Essex 285 (Bopara 79, Ryder 69) and 136 for 8 (Bopara 48*, Dawson 4-58, Briggs 4-61) beat Hampshire 246 (Wheater 107, Rimmington 65) and 171 (Carberry 56, Smith 4-46) by two wickets
Spin bowling in England might be perceived to be in decline but Ravi Bopara suggested that outgrounds could hold part of the answer as he countered the turn found by Danny Briggs and Liam Dawson on a much-praised pitch that increasingly gave succour to the numerous spinners taking part.
In one of the finest games of cricket this summer in any format, Essex, needing 133 to win after bowling out their opponents for 171, were victorious by two wickets, bringing them to within 18 points of their second-placed opponents, who now must guard against their season sliding with Kyle Abbott away with South Africa. But above all, this was a triumph for the kind of festival that continues to be under threat around the country.
As Bopara, who finished unbeaten on 48, emphasised, there should be more festival matches on outgrounds if pitches can be prepared to assist the spinners as this one was. The week at Colchester - in reality nowadays a four day match and a one-dayer - is always well supported, if not necessarily by the Borough Council. Essex freely admit they need more funding and could do without being charged for car parking, which does sound extraordinarily penny pinching. They also require a decent level of sponsorship and, preferably, sunny weather.
It does help, of course, that the Essex chairman, Nigel Hilliard, is from these parts and that the Colchester club is a friendly set-up. Even though the first day's play was lost to rain, what effectively was an old-fashioned three-day encounter was still concluded with more than a session remaining. As Bopara put it: "There should be more pitches produced like this one. Games can become boring with seamers running in all day.
"I should like to see more pitches produced for spin bowling - it presents a different challenge to batsmen like myself," he said. "I want to see Essex continue to play at Colchester and if possible return to Valentine's Park, Ilford, especially because I live five minutes away. We want to give opportunities to spin bowlers and so we must have pitches like this one. And it was a fun day for the crowd."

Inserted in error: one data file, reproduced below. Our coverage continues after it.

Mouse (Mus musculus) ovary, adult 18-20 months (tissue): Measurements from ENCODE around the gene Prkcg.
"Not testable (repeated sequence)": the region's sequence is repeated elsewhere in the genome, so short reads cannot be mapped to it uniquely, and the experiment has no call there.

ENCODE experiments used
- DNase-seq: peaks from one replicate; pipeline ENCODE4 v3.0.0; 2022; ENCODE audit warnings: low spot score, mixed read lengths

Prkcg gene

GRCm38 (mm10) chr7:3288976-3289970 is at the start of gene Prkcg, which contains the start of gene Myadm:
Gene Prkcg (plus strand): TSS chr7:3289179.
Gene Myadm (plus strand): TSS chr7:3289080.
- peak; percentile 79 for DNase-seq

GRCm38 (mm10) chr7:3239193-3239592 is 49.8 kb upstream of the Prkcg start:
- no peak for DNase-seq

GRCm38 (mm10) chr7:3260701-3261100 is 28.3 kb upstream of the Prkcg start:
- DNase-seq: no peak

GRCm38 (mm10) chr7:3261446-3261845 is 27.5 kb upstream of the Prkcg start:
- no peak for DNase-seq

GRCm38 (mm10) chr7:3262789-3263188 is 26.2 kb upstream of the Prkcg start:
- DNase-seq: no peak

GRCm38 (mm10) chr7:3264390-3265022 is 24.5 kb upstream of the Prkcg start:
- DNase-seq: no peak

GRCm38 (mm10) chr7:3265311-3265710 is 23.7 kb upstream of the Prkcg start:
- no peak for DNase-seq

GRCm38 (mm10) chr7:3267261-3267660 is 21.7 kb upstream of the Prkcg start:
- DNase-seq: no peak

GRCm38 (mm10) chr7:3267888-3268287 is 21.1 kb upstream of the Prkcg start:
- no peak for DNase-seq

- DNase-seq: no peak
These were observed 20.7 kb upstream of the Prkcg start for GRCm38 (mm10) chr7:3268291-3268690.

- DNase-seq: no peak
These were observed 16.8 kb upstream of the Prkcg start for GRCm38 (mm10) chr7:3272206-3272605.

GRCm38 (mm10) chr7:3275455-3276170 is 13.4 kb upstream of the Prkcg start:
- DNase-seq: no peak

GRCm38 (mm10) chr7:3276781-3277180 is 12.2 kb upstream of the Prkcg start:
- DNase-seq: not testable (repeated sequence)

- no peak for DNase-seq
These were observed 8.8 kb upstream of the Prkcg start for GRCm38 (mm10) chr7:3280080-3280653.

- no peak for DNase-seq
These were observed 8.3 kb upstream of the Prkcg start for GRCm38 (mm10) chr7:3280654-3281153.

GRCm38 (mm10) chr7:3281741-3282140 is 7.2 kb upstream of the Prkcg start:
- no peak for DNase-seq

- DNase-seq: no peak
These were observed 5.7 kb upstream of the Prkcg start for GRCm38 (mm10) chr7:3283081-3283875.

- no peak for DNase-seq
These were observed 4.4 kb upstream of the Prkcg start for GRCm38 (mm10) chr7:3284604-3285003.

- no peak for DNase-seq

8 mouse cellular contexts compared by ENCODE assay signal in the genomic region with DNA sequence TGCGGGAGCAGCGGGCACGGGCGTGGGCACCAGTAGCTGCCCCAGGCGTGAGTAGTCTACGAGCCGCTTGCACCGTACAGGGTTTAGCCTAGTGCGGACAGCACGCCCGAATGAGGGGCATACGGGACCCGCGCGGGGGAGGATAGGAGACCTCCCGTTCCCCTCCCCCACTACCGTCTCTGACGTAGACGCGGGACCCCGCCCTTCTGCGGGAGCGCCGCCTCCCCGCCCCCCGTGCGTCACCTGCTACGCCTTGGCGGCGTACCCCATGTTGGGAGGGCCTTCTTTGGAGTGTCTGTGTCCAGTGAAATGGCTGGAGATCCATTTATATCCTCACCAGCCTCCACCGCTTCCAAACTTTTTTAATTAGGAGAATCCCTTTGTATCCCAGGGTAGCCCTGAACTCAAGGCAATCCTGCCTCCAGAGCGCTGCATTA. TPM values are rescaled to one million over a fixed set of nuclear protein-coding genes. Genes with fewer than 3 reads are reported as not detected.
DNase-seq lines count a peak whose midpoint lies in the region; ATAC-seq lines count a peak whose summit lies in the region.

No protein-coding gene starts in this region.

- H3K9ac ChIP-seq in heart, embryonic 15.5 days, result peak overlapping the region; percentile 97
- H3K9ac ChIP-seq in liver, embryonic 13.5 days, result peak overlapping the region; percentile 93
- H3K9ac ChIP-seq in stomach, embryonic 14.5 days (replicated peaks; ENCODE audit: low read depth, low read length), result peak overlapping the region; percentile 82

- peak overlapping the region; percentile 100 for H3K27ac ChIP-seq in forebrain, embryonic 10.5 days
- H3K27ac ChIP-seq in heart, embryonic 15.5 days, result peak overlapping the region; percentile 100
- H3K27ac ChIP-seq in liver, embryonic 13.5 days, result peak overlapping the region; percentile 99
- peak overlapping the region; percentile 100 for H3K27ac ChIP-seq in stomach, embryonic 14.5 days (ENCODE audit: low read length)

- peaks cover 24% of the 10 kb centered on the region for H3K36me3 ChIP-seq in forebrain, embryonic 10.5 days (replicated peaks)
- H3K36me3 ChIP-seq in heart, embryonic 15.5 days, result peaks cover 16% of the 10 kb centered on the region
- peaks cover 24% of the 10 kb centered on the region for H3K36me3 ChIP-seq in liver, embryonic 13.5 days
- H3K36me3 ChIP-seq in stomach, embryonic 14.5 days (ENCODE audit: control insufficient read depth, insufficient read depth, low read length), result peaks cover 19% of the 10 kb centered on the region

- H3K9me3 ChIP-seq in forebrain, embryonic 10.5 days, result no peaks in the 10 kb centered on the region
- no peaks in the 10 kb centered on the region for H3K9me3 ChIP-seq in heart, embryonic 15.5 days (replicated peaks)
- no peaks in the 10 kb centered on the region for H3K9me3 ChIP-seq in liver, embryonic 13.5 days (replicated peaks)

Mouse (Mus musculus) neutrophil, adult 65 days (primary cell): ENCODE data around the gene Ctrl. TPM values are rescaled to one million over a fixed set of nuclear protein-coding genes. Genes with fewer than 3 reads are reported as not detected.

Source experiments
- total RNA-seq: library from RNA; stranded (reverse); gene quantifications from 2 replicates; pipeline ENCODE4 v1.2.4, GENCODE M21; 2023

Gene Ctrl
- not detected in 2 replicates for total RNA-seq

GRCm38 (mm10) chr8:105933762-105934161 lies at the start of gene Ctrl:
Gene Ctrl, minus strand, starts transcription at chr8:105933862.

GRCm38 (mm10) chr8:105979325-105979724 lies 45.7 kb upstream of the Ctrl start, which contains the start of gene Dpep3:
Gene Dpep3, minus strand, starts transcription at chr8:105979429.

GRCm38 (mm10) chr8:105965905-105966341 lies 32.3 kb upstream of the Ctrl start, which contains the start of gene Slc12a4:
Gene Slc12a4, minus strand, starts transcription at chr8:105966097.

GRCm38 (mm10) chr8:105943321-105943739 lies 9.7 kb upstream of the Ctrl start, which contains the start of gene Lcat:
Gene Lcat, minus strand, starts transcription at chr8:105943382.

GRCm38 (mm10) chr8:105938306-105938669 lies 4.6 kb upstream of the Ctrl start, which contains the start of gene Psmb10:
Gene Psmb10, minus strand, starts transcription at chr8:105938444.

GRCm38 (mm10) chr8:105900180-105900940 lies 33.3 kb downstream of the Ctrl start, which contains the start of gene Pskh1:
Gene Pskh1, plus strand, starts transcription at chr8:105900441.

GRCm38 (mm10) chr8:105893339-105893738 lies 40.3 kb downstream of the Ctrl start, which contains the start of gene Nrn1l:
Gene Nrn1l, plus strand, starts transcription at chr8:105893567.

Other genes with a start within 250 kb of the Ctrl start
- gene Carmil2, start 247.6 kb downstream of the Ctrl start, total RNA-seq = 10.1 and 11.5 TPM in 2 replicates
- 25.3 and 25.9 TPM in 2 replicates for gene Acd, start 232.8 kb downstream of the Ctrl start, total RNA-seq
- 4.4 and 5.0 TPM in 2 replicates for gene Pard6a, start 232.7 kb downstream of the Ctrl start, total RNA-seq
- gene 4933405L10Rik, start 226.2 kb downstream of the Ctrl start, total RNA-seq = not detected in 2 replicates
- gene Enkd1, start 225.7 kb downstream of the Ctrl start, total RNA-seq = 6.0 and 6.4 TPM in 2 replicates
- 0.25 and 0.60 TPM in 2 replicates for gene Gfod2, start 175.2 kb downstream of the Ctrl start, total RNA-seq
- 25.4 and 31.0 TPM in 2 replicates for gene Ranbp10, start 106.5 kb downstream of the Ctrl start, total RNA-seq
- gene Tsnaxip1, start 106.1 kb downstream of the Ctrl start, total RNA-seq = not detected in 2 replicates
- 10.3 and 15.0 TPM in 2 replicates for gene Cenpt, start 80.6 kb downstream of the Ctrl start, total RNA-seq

Indeed it was. Hampshire had an overnight lead of 44, nine wickets intact, and yet collapsed after Michael Carberry, so dominant the previous evening, reached a half century with seven fours and the two sixes he had struck off Monty Panesar. It was not, in fact, the England spinner, who has been high-fiving everyone in sight in this match, who made the initial breakthrough but Jesse Ryder. Will Smith, pushing forward, Carberry himself, looking to drive, and James Vince, aiming to cut, all fell to his medium pace.
Panesar did not bowl until just before noon. When he did, he found some turn on a worn patch that accounted for Adam Wheater, century maker in the first innings, who edged to slip. Dawson was held at the wicket off one that jumped, and Greg Smith, bowling offspin, then took three wickets in nine balls: Sean Ervine caught at first slip, Nathan Rimmington nicely snaffled at leg slip, and Briggs leg before going back. Matt Coles pulled Panesar for a couple of sixes but drilled a drive to a fielder who had just been pushed back to long on.
Hampshire gave Briggs the new ball: indeed, but for two overs from James Tomlinson, he and Dawson were given all the bowling. This came off initially in that Nick Browne was stumped, well down the pitch, and Tom Westley was leg before, sweeping. Ryder pushed a full length ball from Briggs into short leg's hands, Foster was taken at the wicket and Ryan ten Doeschate bowled by a ball that Briggs speared into him: 55 for 5.
Ervine then held two sharp catches at slip to account for Greg Smith and Tim Phillips, who had been promoted above Graham Napier. At 80 for 7, Essex were struggling. But Bopara remained. For Hampshire to win, the likelihood was that Briggs would have to take six wickets. He bowled well enough, but the England batsman scotched the spin, rocked back and drove through the covers, swept effectively, and, once, flat batted him straight for six.
"Ravi put on an exhibition," Paul Grayson, the Essex coach said. "Over the next three or four years you will see the best of him. Everyone knows he is a class act."
Sajid Mahmood brought about victory with two successive fours off Dawson. This was only a third championship victory for Essex this season and yet they are in contention for promotion, not least through having beaten a side who, while remaining likely to go into Division One, will be starting to wonder whether this is to be a repeat of their failure to go up last year. Jimmy Adams, the Hampshire captain, apportioned no blame; he felt they simply did not have sufficient runs for the sake of Briggs and Dawson.